The following is the full English-language interview that Andrew Korybko gave to RT Deutsch about the latest developments in Libya, which was published by the outlet in an abridged form under the title “Colonialism 2.0: France & Italy Are In A Proxy War In Libya”:
General Khalifa Haftar’s army has declared that it has captured the largest oil field in Libya. What are the consequences for the internationally recognized government in Tripoli that has controlled the field so far?
The so-called “Government of National Accord” (GNA) is becoming increasingly marginalized and forced by circumstances into “politically compromising” with General Haftar’s unrecognized “Libyan National Army”, similar in a sense to how the internationally recognized Kabul government in Afghanistan is being pushed into doing the same with the Taliban despite the latter still being internationally regarded as a “terrorist organization” (currently banned by Russia but Moscow recently said that it would support lifting UN sanctions against it).
How great is the chance that Khalifa Haftar could militarily take power in Tripoli in the absence of a political solution?
General Haftar wants to avoid a military solution to the Libyan Civil War for both symbolic and pragmatic reasons, understanding how counterproductive it would be for his national reconciliation vision if both Libyan “governments” fight one another to the end in a disastrous battle that would only make life worse for the average citizen. Therefore, his strategy seems to be to make incremental progress around the capital’s peripheral regions in order to position the LNA as the kingmaker of Libyan affairs, after which the GNA would be pressured into making “political compromises” with it in the interests of national unity.
Failing that, the LNA might advance closer to the capital, though possibly holding back on launching a full offensive and instead “tightening the noose” around it to provoke the people to “rise up” against the GNA and “open the gates” to General Haftar’s forces afterwards. Engaging in a large-scale battle for the capital would also be disadvantageous to the LNA’s soft power abroad because it could be interpreted as an unrecognized armed group trying to seize power from an internationally recognized government, which is another reason why he’s so sensitive about advancing that scenario.
France has carried out air raids in the border area between Libya and Chad. Previously, Macron visited Egypt, considered the main supporter of the rival government in Tobruk under Khalifa Haftar. Does France undermine Tripoli?
France has always had interests in Libya since the so-called “Scramble for Africa”, and it’s using its “G5 Sahel” regional anti-terrorist mandate to expand its influence near the southern Libyan border after it bombed an invading rebel group in northern Chad, which also complements the tacit (if not direct covert) support that it’s giving o General Haftar on the same implied basis (i.e. that he’s the most effective anti-terrorist force in the country). Paris expects that its efforts will pay off handsomely if he comes to power and grants French companies privileged rights in the Libyan energy industry.
To what extent can it be said that France is waging a kind of proxy war against Italian interests in Libya? Italy is regarded as an influential supporter of the internationally recognized government in Tripoli and the energy giant ENI is also at risk of losing influence.
The historic Italian-French competition reemerged after the 2011 NATO War on Libya succeeded in destroying the Jamahiriya and both European countries raced for control of its resources, with Paris trying to gain the upper hand over Rome’s entrenched interests there (inherited as a result of its colonial-era influence and geographic proximity). Nowadays the two neighboring countries are ideological enemies after Italy’s EuroRealist government stood up to France’s EuroLiberal one several prominent times over the past year, most notably with the Yellow Vests and the issue of illegal migration. Therefore, it’s not inconceivable that Paris might be hoping that General Haftar can be used as a proxy of sorts against Rome’s influence over Tripoli in order to carry out a geopolitical coup in the EU’s “Near Abroad” and send a message to Italy to “know its place” and never dare challenge France’s African ambitions again.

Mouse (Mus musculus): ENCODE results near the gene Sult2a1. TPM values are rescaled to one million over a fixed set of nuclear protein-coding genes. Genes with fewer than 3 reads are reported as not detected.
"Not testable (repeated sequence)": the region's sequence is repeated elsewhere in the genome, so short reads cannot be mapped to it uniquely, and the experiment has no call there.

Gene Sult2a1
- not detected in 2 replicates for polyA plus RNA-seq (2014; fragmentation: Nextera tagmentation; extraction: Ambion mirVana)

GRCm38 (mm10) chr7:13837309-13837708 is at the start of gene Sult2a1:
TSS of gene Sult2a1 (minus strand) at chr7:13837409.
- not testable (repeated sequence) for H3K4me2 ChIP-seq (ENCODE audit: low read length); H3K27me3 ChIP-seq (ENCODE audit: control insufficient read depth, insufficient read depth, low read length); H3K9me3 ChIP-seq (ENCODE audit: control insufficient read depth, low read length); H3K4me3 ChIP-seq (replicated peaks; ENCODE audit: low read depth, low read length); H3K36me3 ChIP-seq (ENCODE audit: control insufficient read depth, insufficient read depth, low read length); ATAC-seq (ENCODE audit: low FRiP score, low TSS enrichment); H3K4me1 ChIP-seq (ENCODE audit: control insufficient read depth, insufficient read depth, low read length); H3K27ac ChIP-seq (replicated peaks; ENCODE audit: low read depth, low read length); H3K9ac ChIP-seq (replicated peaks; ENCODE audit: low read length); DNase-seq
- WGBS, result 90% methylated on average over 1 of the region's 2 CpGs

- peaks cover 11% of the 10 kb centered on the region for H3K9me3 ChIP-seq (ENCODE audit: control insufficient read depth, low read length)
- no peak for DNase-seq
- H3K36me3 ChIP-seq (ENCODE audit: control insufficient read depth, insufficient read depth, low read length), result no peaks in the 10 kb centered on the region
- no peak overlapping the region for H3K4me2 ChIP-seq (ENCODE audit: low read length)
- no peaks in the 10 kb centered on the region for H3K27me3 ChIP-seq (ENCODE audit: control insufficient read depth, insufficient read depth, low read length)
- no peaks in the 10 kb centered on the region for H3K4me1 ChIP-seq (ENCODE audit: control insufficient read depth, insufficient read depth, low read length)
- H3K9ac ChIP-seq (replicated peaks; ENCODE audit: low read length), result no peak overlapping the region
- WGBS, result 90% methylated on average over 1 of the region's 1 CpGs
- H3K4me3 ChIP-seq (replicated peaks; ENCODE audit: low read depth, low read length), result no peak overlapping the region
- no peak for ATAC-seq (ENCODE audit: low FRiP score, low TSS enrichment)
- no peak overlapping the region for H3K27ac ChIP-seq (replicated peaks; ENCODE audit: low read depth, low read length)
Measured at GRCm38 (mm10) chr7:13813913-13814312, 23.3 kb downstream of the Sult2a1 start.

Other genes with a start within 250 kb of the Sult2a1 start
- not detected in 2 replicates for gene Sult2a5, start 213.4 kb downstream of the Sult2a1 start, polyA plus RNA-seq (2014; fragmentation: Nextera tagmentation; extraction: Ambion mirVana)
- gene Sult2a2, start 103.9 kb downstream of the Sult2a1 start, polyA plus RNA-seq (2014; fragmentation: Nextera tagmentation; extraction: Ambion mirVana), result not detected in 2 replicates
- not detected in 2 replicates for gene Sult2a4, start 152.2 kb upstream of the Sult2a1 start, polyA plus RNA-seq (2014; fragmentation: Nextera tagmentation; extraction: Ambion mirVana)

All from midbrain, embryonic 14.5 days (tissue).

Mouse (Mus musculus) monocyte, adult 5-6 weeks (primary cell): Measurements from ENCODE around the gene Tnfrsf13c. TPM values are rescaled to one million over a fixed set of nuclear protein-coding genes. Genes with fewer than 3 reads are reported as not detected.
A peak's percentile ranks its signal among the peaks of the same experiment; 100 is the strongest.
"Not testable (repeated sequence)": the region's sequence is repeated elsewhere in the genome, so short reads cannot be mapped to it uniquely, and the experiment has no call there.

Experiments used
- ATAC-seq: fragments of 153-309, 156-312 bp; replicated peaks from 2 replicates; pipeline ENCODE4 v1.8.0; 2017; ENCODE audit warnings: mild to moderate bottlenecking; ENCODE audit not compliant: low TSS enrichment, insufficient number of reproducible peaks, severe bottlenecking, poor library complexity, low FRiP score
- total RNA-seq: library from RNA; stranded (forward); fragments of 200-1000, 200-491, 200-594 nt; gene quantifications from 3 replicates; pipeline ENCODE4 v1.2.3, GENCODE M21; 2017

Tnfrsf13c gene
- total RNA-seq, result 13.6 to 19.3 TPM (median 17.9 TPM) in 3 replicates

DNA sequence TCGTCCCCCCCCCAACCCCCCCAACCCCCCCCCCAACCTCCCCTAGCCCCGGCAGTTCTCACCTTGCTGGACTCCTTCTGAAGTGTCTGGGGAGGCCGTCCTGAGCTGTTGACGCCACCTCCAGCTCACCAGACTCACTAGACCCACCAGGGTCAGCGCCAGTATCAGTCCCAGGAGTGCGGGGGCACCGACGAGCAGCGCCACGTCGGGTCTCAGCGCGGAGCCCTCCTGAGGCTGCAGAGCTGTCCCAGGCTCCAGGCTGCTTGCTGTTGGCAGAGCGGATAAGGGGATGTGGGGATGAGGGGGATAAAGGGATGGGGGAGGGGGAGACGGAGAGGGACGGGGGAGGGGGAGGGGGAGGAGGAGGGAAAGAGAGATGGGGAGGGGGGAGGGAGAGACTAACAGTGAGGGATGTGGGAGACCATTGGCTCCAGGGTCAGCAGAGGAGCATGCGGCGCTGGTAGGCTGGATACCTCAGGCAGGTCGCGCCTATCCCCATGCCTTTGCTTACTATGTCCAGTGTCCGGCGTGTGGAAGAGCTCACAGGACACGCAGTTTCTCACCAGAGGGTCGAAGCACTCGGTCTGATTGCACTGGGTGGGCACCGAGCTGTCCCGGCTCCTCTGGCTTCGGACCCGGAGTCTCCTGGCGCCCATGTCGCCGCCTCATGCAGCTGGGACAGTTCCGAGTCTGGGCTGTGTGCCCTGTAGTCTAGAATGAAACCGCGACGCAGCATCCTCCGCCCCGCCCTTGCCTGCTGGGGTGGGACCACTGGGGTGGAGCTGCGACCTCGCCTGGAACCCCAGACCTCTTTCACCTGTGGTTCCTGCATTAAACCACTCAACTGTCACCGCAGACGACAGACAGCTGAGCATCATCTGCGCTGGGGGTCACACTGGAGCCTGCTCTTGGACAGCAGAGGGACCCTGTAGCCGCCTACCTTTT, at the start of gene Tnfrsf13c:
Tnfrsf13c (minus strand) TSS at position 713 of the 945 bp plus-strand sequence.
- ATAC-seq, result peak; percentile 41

France and Italy are both former colonial powers in Africa. How much does the colonial heritage still shape the geopolitical considerations of both countries in the region today?
Both European powers’ colonial-era footprints in Africa powerfully shape their present-day geopolitical tussle over Libya. Italy is only just returning to the continent in a strategic sense after decades of withdrawing from it, so it has a lot of “catching up” to do with France. Paris has much more experience in this “game” than Rome does, which is why it prudently threw its weight behind General Haftar after correctly predicting that he’d be much more effective of a national unifying and anti-terrorist force than the deeply divided authorities in Tripoli that Rome decided to back instead. In terms of international law, Italy is “playing by the rules” while France is “breaking” them, though the latter will probably succeed because its strategy is much more pragmatic for pursuing its interests.
The Foreign Policy article “The West Is Letting Libya Tear Itself Apart” points out that the European powers are using the Libyan conflict to make their own profit. To what extent do the Europeans have no long-term interest in peace in the country despite the continuing waves of refugees entering Europe from there?
For as convincing as the argument put forth in the piece may be, and bearing in mind that there are some actors (both state and non-state ones) in Europe that want to perpetuate the conflict, it’s in the objective interests of the European powers to see peace prevail as soon as possible. Not only would this help them contain large-scale migrant flows from West Africa (which might become even worse in the coming future as Mali’s Libyan-triggered destabilization spreads to Burkina Faso and endangers stability in its neighboring coastal nations of Ivory Coast, Ghana, Togo, and Benin), but it would also make the profitable enterprises of energy extraction and post-war reconstruction much more reliable.
Officials in Tripoli like to explain that Haftar cannot market the oil despite taking the wells because the National Oil Corporation (NOC) controls its sale. To what extent could Haftar possibly circumvent this process in the future? What other reasons could there be for Haftar to launch his offensive in southern Libya?